New meth law could take effect if passed in Senate
Drug dealers or anyone else making methamphetamine could face more time behind bars and be banned from having the drug’s main ingredients under a new law, if passed.
House Bill 29 passed in the state House on Feb. 20, 116-1, and is in the Senate now under judiciary review. If passed by the Senate, the bill would make it a felony for any convicted meth cook to possess products containing pseudoephedrine. The drug is found in some cold medicines and is the key ingredient to making the illegal drug methampetamine.
The legislation, sponsored by Representatives Craig Horn, John Faircloth, Joe Tolson and Sarah Stevens, would also mean stiffer sentences for criminals who make meth around children, seniors or the disabled.
Lieutenant Marty Ferrell, with the High Point Police Department, said the city does not have a whole lot of labs. He said that before they came out with the restrictions on the pseudoephedrine, the city would see meth labs that had spilled over from Randolph County. He said the restriction almost wiped out the problem immediately.
“Right now, if you have been convicted of manufacturing methampetamine, which is a felony, you could still possess pseudoephedrine,” Ferrell said. “What’s proposed would increase the penalties for manufacturing methampetamine to a higher class of felony if you’re convicted. As far as pseudoephedrine, if this law passes, you won’t be able to possess any amount of pseudoephedrine.”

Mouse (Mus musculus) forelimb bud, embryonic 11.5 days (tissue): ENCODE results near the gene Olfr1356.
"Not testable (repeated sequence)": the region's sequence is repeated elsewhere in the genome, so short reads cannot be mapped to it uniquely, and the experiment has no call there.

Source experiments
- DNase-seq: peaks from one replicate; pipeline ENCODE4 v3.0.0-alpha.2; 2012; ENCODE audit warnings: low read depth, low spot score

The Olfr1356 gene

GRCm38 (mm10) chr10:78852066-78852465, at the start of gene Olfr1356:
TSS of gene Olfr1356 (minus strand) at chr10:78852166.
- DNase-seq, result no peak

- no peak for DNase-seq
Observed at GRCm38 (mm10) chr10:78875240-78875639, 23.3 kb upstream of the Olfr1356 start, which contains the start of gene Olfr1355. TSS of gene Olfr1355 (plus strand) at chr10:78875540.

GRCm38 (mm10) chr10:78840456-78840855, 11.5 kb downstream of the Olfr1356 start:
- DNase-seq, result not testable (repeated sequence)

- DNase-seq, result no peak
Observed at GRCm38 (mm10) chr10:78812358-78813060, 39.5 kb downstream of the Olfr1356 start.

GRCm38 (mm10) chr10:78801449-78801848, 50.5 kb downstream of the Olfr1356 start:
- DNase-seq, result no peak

Meth lab busts reached a high for the state in 2012 as a simpler method, called the one-pot method, for making small amounts of the drug spread.
The new method uses a small amount of pseudoephedrine to cook meth in a plastic soda bottle. The new law would make it illegal for a convicted meth cook to have any pseudoephedrine.
State Bureau of Investigation agents responded to 460 meth labs in 2012 compared to 344 meth labs in 2011 and 235 labs in 2012, according to a report by the attorney general’s office. The report also states that the agents have busted more than 70 so far in 2013.
“The one-pot cook has changed the dynamics a little but what it really does is eliminate a lot of the odor,” Ferrell said. “In the old meth labs, it created such a smell that you could not do it without getting caught. That is one reason the labs are more prominent in rural areas.”
Ferrell said that while it is not a huge concern for the city, the department still keeps an eye on the sale of pseudoephedrine. He said the law would have more of an impact with the courts but the police still plan to arrest those who abuse the drug.
“The pseudoephedrine is tracked and we do monitor that,” Ferrell said. “We look for people who have bought over the amount or the maximum amount. We keep an eye on it to make sure that people who are purchasing pseudoephedrine in the area are not purchasing over the limits.”
firstname.lastname@example.org | 888-3657